|Spotted lagoon jellyfish||12 months|
|Red cross jellyfish||12 months|
|Blue cannonball jellyfish||12 months|
|Ghost jellyfish||12 months|
|Australian spotted jellyfish||12 months|
Note that these time frames are only applicable to jellyfish that live in the wild. In proper living conditions and with the right care, some jellyfish might live for up to 20 years in captivity or even longer.
Jellyfish that are kept as pets, on the other hand, will get better treatment and as a result, might live longer. If you want to extend the lifespan of your jellyfish, then the following tips might help you:
- Filtrate the water regularly
- Keep the water quality at a high level
- Ensure the jellyfish has enough space to thrive
- Feed your jellyfish regularly and with quality foods
If you manage to do all of those things, then you’re increasing the likelihood of your jellyfish living longer than the times you’ve seen above!
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What is the Oldest Jellyfish?
The oldest jellyfish is the immortal jellyfish. Some scientists believe that these jellyfish don’t really die, but they turn themselves into a cyst and they are reborn.
This jellyfish species has the ability to live forever thanks to its amazing ability to recover and revive itself through a special process. It is unique to this species and scientists believe that immortal jellyfish can live forever if the process is not stopped in one way or another.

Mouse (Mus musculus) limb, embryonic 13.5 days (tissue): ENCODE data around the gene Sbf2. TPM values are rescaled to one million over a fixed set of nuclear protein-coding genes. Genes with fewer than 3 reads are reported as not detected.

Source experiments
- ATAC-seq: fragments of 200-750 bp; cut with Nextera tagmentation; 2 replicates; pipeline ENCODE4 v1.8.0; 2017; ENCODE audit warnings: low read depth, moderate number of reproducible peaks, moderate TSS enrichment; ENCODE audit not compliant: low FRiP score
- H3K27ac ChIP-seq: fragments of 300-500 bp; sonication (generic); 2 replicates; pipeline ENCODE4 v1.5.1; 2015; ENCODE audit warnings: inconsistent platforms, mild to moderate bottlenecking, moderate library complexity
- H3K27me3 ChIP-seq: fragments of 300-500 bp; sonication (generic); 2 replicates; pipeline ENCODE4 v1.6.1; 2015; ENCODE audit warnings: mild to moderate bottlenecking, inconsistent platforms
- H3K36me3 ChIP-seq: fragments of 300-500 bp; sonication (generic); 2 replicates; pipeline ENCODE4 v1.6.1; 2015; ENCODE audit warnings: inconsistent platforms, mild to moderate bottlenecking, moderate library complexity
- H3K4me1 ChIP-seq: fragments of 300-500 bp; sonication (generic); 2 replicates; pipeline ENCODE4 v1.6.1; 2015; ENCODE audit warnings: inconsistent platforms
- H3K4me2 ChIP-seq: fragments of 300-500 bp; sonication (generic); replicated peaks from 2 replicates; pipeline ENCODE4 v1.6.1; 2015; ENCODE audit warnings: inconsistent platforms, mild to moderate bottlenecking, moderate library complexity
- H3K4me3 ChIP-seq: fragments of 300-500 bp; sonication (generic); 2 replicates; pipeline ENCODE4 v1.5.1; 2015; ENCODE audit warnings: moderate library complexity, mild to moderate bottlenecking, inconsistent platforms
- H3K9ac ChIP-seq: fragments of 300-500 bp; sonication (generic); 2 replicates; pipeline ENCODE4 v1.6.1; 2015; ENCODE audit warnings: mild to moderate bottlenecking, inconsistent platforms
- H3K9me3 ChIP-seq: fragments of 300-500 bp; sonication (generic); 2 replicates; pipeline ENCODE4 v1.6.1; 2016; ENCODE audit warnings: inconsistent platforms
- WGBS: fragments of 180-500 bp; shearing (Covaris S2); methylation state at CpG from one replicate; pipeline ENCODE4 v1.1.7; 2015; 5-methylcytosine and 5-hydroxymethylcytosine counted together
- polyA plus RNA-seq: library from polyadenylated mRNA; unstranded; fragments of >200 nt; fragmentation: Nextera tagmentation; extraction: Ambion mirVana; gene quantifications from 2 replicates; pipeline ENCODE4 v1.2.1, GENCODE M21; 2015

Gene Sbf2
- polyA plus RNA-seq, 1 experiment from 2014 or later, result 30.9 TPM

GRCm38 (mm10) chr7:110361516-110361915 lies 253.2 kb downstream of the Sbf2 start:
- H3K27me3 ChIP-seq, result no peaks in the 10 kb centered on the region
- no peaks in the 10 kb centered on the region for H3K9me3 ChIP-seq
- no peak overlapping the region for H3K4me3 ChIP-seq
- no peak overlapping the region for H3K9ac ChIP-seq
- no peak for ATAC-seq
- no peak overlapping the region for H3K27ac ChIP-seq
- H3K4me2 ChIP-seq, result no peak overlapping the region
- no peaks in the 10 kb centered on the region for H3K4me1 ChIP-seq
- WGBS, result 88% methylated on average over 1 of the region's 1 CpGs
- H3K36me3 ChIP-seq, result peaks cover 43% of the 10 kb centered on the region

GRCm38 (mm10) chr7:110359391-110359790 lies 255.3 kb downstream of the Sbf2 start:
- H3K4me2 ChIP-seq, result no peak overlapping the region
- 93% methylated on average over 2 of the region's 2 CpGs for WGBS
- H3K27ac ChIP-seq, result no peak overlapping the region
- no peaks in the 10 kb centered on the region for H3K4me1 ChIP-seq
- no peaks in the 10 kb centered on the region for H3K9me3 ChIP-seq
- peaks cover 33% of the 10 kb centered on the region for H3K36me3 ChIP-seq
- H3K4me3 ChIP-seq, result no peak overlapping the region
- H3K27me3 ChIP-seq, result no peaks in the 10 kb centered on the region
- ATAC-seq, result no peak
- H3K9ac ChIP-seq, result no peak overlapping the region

As for other jellyfish species, it is not clear what is the oldest jellyfish. You might hear people say that their jellyfish has lived for several years and even up to 20 years, which is entirely possible. This can be achieved with good care and by making sure that the jellyfish lives in the best possible conditions.
The majority of jellyfish, however, will only live for about 12-18 months before dying, which is unfortunate but it’s part of their genetic structure and there’s not much you can do about it.
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How Do Jellyfish Die?
Most jellyfish die as they are brought to the shore by the waves. Then, they will evaporate because the body of the jellyfish is over 90% water.
Jellyfish die slowly and this process will not be very clear. Some jellyfish might be brought up to the water’s surface, while others will continue to float in the water. After a period of time, the jellyfish will not be able to resist the flow of the water, and eventually, they will be washed up on a beach.
Other times, jellyfish are either eaten by predators or they might disappear as they die, but most commonly, they will be brought to the beach.
More Jellyfish Facts:
The majority of jellyfish species will live for between 12 and 18 months, but some might survive longer with proper care.
Immortal jellyfish, on the other hand, can live forever thanks to a special process that allows them to regenerate and live longer. This process is unique to this species of jellyfish.
Stuart is the editor of Fauna Facts. He edits our writers’ work as well as contributing his own content. Stuart is passionate about sustainable farming and animal welfare and has written extensively on cows and geese for the site.